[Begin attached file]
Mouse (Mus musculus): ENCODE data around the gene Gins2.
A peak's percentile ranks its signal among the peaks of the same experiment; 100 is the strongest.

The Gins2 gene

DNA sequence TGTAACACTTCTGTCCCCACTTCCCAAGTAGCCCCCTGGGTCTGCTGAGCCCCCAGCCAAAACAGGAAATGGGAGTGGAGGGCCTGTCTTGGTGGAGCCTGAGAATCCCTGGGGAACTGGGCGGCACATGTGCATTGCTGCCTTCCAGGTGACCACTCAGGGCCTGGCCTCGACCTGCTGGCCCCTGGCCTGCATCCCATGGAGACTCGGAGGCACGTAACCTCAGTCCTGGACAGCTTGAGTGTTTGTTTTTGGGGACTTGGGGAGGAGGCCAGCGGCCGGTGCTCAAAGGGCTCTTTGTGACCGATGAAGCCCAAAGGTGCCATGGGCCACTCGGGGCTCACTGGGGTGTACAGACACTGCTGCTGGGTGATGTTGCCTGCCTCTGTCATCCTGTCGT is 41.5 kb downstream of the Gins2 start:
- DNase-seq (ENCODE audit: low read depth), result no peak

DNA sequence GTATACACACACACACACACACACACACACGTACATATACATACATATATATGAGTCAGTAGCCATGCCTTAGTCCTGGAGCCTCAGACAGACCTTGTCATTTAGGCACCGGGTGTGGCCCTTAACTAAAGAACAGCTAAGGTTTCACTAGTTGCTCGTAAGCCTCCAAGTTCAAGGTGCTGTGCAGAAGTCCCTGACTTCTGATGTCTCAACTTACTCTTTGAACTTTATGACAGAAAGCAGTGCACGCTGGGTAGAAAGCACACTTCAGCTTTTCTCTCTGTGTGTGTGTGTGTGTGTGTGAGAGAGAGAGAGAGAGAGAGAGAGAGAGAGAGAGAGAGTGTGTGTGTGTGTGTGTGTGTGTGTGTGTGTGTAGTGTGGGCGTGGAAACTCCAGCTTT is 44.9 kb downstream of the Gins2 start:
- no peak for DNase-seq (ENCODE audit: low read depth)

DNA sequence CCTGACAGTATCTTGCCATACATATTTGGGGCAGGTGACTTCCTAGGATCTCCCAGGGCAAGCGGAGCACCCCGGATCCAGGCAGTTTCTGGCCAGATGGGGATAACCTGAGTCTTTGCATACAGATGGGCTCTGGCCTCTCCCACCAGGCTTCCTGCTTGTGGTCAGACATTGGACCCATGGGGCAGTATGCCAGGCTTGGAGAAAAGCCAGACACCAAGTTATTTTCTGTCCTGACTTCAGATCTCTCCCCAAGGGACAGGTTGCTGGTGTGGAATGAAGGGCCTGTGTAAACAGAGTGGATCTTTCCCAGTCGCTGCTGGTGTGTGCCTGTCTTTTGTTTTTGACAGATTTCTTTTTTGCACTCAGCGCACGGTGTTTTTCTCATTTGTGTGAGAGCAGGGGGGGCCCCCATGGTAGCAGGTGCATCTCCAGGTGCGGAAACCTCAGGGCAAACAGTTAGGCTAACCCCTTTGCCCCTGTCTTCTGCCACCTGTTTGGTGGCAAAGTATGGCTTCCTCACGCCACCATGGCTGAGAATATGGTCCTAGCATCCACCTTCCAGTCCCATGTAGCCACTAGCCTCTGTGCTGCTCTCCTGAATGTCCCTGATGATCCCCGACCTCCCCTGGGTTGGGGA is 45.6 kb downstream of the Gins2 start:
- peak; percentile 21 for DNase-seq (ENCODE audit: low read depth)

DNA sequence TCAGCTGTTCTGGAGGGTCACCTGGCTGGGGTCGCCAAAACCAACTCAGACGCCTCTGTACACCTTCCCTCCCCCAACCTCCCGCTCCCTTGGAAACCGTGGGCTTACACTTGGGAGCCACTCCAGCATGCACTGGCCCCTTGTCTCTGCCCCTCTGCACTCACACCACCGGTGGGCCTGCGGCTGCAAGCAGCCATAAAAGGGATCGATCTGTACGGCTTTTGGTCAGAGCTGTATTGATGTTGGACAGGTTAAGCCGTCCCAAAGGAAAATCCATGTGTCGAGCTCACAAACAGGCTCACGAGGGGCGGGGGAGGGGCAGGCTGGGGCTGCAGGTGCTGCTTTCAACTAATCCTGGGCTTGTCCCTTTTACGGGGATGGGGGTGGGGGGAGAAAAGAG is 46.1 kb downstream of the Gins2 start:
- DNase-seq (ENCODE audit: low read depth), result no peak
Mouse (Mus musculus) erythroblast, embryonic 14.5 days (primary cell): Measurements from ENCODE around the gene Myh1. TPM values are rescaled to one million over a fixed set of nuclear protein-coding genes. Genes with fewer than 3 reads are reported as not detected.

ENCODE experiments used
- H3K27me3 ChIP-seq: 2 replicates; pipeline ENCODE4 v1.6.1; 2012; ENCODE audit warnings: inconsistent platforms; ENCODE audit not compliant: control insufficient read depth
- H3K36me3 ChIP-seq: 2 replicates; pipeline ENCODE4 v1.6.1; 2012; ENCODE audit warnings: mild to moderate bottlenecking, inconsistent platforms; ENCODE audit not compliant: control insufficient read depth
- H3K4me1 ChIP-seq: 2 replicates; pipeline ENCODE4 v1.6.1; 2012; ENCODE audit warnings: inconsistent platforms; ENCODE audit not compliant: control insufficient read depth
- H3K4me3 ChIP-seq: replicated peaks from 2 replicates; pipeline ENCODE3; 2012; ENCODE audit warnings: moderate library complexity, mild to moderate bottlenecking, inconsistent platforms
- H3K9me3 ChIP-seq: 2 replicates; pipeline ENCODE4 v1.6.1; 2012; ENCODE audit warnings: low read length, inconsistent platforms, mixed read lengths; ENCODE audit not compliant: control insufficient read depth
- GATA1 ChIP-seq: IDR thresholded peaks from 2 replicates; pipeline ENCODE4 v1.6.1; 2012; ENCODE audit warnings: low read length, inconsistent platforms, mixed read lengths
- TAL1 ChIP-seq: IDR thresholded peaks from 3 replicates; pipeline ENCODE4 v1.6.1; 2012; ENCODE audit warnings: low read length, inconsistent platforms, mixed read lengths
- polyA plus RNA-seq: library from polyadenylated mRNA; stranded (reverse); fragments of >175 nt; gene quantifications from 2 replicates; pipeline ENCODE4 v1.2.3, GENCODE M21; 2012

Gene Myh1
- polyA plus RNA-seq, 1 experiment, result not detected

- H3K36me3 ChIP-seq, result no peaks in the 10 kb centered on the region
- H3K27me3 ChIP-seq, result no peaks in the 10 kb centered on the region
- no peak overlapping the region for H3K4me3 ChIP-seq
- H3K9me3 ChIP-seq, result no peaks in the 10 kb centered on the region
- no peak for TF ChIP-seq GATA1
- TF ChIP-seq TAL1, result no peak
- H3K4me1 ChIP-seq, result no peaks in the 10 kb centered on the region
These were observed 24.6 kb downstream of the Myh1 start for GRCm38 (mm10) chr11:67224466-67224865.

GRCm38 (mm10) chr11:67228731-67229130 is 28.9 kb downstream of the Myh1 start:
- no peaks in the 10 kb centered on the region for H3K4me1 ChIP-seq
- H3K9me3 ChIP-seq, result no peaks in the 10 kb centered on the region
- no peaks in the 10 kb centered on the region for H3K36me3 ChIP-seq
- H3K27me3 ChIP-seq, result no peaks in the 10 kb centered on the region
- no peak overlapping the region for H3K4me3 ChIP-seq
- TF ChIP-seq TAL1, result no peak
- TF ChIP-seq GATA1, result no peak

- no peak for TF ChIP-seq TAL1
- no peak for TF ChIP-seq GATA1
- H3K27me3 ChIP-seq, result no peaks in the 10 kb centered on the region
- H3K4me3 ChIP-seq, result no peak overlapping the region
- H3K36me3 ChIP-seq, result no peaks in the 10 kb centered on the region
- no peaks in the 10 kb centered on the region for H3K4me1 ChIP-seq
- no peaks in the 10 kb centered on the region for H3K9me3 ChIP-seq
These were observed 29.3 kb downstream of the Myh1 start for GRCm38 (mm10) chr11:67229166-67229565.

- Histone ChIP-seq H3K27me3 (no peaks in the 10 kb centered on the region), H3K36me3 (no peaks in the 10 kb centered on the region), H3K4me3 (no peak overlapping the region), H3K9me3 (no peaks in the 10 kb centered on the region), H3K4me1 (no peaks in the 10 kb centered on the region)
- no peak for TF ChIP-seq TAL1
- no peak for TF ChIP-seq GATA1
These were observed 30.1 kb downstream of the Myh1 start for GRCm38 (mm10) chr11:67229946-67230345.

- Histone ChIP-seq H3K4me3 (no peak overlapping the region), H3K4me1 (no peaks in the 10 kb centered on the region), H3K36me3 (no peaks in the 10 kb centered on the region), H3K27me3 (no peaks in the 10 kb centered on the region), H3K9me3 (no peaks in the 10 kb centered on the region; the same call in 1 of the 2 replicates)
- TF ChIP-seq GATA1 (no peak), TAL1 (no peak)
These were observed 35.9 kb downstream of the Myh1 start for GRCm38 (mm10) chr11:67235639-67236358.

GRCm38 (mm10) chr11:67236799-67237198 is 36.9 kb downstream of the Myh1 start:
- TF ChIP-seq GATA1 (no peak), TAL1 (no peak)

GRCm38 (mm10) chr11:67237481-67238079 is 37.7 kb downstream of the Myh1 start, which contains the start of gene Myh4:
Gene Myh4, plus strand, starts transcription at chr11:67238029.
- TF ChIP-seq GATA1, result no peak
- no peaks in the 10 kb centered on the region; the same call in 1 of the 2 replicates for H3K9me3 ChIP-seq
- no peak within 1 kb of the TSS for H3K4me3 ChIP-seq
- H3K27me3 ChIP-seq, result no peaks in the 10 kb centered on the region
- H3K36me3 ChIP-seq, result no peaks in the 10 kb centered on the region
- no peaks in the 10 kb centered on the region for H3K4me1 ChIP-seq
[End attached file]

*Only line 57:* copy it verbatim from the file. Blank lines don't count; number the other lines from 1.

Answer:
GRCm38 (mm10) chr11:67237481-67238079 is 37.7 kb downstream of the Myh1 start, which contains the start of gene Myh4: